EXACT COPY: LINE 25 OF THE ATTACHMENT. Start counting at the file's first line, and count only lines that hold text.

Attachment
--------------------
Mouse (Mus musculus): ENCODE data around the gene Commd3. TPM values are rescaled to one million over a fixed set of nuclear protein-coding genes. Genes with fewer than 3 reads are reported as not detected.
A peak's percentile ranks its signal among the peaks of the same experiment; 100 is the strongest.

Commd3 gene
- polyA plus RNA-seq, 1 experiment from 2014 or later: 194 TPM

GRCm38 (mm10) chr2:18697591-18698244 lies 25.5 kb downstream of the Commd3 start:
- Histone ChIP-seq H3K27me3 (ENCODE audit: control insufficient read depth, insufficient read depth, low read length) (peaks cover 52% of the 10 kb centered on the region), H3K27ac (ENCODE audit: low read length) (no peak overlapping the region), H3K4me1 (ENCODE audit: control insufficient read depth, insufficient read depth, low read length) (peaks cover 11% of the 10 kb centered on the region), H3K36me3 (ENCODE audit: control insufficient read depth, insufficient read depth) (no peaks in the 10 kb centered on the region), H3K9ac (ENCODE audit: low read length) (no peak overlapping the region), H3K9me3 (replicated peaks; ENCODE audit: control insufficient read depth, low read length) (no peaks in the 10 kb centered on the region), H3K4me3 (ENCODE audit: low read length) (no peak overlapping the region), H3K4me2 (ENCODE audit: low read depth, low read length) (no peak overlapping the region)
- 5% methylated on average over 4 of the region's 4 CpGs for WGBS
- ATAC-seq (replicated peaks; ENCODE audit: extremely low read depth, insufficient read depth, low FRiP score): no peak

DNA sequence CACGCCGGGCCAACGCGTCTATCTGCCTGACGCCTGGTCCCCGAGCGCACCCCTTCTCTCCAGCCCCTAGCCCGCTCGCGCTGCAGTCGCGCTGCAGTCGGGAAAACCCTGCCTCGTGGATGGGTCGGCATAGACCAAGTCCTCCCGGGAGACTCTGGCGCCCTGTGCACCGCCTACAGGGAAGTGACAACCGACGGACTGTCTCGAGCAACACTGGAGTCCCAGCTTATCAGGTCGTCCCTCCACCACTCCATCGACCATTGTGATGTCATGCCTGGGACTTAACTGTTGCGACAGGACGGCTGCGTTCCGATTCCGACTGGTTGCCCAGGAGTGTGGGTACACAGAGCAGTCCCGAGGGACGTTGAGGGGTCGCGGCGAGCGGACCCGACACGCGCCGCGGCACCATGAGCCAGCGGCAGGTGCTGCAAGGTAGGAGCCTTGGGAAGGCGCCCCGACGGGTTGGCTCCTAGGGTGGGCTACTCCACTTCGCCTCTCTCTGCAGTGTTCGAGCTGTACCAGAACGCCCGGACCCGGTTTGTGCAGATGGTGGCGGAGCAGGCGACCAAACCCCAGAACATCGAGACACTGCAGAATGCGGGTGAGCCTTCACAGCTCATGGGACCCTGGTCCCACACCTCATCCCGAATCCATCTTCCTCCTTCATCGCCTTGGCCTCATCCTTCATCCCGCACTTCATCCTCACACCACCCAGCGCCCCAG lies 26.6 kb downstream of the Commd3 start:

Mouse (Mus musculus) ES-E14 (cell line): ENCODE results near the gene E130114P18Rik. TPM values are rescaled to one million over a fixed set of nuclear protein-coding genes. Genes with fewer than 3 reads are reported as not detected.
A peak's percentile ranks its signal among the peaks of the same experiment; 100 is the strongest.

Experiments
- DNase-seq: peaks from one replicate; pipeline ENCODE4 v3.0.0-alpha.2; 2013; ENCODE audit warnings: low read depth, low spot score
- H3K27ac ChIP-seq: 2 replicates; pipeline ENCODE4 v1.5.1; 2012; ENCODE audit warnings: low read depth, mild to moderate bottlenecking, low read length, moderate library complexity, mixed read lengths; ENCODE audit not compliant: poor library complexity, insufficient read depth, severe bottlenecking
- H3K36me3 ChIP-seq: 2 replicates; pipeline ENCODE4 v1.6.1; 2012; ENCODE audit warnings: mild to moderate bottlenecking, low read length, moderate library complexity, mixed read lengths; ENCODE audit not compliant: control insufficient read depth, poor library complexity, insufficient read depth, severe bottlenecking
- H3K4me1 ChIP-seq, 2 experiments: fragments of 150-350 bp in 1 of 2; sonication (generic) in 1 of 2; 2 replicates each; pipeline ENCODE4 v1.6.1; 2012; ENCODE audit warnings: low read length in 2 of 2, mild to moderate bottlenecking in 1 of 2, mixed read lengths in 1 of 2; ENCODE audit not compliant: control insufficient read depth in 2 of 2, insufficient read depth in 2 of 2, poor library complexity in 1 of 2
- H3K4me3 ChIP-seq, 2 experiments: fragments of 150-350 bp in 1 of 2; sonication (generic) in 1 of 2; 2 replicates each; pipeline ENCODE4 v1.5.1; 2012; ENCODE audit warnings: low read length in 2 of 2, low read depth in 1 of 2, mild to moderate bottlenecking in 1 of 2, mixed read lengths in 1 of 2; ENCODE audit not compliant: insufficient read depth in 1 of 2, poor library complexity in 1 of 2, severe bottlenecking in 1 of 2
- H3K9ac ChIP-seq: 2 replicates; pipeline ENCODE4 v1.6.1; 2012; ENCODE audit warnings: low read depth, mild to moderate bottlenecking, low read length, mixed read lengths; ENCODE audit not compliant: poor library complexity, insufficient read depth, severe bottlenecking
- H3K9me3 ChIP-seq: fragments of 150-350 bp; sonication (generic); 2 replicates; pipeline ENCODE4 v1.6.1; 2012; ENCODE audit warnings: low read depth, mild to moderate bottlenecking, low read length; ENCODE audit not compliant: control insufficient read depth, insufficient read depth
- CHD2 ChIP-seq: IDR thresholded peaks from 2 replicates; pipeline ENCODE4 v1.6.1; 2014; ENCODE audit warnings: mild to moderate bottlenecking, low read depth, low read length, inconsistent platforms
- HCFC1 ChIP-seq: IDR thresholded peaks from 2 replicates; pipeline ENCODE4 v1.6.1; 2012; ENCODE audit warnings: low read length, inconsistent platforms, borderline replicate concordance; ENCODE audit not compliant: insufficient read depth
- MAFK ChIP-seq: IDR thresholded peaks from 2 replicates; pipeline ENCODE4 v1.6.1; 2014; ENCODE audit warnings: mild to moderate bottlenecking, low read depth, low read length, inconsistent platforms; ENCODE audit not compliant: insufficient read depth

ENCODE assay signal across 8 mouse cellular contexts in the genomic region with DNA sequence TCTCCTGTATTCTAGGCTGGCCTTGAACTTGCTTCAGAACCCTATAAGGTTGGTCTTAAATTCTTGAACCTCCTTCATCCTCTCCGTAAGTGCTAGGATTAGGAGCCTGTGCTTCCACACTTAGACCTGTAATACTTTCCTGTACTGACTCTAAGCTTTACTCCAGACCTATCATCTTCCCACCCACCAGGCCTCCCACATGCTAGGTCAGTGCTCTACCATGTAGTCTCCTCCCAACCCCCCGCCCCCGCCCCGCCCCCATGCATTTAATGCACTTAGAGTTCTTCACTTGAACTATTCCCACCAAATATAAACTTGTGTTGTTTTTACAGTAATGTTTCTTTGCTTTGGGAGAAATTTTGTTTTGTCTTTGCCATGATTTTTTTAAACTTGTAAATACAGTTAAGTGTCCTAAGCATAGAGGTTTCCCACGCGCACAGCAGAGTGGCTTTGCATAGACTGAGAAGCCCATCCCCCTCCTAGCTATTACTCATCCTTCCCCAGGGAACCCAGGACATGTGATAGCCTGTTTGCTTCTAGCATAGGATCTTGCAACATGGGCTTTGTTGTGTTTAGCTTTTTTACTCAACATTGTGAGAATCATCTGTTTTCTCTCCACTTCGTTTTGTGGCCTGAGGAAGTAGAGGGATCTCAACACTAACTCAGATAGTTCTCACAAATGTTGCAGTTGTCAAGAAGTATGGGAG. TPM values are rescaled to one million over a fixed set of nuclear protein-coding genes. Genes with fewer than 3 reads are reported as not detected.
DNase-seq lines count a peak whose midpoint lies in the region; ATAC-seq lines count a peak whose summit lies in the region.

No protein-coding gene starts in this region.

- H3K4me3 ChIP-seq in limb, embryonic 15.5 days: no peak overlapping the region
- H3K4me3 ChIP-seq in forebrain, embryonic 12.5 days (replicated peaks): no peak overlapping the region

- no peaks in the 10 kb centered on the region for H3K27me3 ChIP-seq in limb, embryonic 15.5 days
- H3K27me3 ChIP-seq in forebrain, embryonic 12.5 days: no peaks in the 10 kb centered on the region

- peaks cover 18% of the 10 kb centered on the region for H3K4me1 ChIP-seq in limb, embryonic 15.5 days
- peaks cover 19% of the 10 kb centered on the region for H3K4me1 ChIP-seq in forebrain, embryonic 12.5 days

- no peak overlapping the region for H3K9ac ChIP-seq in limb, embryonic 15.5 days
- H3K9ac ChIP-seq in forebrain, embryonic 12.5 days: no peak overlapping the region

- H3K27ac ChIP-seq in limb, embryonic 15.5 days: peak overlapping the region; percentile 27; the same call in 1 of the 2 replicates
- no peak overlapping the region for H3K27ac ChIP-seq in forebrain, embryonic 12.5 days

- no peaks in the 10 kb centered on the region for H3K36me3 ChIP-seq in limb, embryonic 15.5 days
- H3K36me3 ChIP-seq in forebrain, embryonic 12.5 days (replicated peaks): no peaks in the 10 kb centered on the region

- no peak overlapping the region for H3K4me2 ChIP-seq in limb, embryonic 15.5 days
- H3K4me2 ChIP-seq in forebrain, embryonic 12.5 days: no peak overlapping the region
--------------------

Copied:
No protein-coding gene starts in this region.